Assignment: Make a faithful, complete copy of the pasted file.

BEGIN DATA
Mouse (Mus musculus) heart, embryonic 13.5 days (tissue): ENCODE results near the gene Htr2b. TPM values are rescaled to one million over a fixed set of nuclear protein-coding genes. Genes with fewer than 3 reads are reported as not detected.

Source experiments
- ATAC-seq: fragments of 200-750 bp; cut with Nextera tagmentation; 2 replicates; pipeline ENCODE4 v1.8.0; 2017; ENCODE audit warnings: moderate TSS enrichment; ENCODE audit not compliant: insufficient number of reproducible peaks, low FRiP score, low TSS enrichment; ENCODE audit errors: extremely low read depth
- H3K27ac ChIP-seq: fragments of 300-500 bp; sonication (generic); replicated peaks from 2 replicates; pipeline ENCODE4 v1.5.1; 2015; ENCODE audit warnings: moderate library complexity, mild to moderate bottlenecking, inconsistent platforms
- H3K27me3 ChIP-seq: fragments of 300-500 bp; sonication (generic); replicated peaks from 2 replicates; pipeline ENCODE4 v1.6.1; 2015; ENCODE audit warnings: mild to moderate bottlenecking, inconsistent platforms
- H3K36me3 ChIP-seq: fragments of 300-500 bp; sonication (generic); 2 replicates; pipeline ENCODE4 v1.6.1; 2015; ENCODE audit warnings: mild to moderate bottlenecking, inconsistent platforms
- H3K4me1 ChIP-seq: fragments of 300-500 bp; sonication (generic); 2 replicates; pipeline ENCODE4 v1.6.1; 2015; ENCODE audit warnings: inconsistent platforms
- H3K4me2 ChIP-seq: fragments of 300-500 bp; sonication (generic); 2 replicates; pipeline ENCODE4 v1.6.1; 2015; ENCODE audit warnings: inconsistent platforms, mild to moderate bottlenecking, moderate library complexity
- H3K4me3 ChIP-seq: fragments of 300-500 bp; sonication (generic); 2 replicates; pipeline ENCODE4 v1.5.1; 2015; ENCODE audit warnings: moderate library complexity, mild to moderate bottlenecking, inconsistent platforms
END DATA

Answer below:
Mouse (Mus musculus) heart, embryonic 13.5 days (tissue): ENCODE results near the gene Htr2b. TPM values are rescaled to one million over a fixed set of nuclear protein-coding genes. Genes with fewer than 3 reads are reported as not detected.

Source experiments
- ATAC-seq: fragments of 200-750 bp; cut with Nextera tagmentation; 2 replicates; pipeline ENCODE4 v1.8.0; 2017; ENCODE audit warnings: moderate TSS enrichment; ENCODE audit not compliant: insufficient number of reproducible peaks, low FRiP score, low TSS enrichment; ENCODE audit errors: extremely low read depth
- H3K27ac ChIP-seq: fragments of 300-500 bp; sonication (generic); replicated peaks from 2 replicates; pipeline ENCODE4 v1.5.1; 2015; ENCODE audit warnings: moderate library complexity, mild to moderate bottlenecking, inconsistent platforms
- H3K27me3 ChIP-seq: fragments of 300-500 bp; sonication (generic); replicated peaks from 2 replicates; pipeline ENCODE4 v1.6.1; 2015; ENCODE audit warnings: mild to moderate bottlenecking, inconsistent platforms
- H3K36me3 ChIP-seq: fragments of 300-500 bp; sonication (generic); 2 replicates; pipeline ENCODE4 v1.6.1; 2015; ENCODE audit warnings: mild to moderate bottlenecking, inconsistent platforms
- H3K4me1 ChIP-seq: fragments of 300-500 bp; sonication (generic); 2 replicates; pipeline ENCODE4 v1.6.1; 2015; ENCODE audit warnings: inconsistent platforms
- H3K4me2 ChIP-seq: fragments of 300-500 bp; sonication (generic); 2 replicates; pipeline ENCODE4 v1.6.1; 2015; ENCODE audit warnings: inconsistent platforms, mild to moderate bottlenecking, moderate library complexity
- H3K4me3 ChIP-seq: fragments of 300-500 bp; sonication (generic); 2 replicates; pipeline ENCODE4 v1.5.1; 2015; ENCODE audit warnings: moderate library complexity, mild to moderate bottlenecking, inconsistent platforms